Photoville psychedelia

Photoville rotating gallery

Inside the double-decker entry booth, the rotating gallery above was undergoing a little routine maintenance before setting back to work. Once a shipping container, always a shipping container!

Farmers exhibit at Photoville
“Farmers,” by Tyler Stableford

Container living This installation blended the creative with the claustrophobic, reminding us that some people are indeed living in the boxes that we take for granted as dedicated to moving products. Of course we appreciate the hardship that many in these circumstances face, but for some container living is literally a life-saver.

(The other – slightly snartky – thought? It being Brooklyn, this could well be how many NYC-based creators choose to live, suffering for their art.)

And what better to to finish up a bright Friday afternoon spent with culture in containers, than with a stop at the container beer garden?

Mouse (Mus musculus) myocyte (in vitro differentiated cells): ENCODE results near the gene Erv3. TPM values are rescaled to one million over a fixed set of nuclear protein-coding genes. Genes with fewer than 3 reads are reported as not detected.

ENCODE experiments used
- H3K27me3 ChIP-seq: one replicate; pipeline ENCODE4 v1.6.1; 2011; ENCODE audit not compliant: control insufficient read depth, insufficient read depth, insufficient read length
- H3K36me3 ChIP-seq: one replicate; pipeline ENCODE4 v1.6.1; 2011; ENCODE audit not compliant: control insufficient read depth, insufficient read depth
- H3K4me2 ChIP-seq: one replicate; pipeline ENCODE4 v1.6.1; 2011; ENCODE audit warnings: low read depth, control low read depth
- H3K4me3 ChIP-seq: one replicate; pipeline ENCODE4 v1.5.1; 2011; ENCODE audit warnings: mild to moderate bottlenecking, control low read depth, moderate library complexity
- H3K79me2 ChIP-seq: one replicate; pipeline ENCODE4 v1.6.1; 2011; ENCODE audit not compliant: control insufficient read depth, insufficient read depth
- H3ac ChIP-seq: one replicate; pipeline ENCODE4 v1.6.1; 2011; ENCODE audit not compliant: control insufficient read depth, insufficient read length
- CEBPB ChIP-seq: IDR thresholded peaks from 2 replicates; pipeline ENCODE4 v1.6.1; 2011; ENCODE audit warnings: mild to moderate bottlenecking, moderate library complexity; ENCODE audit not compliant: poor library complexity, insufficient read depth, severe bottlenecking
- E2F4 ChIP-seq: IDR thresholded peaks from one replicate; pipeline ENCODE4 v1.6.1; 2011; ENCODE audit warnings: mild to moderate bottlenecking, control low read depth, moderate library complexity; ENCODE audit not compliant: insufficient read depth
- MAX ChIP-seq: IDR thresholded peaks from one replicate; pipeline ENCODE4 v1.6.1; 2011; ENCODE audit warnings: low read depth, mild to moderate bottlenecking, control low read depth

container beer garden

To learn more about the artists and installations at Photoville, visit www.photovillenyc.org..

You can also check out our Instagram and Facebook pages where we’ll be sharing more of the pictures this week, and follow those of others with the hashtag #Photoville.

 

August 27, 2014

If you’re celebrating anything and everything before the end of summer this week, we have another for you to throw on the pile: New York City’s 350th birthday party!

English: Bird's eye panorama of Manhattan & Ne...
Bird’s eye panorama of Manhattan & New York City in 1873 (Photo credit: Wikipedia)

What, you didn’t buy a gift?

Well, you can keep that credit card in your wallet, as very few folks will be celebrating what we might expect to be quite a historic milestone for our area. It turns out that Americans aren’t big on breaking out the bubbly to mark the arrival of the British, regardless of how many centuries have passed.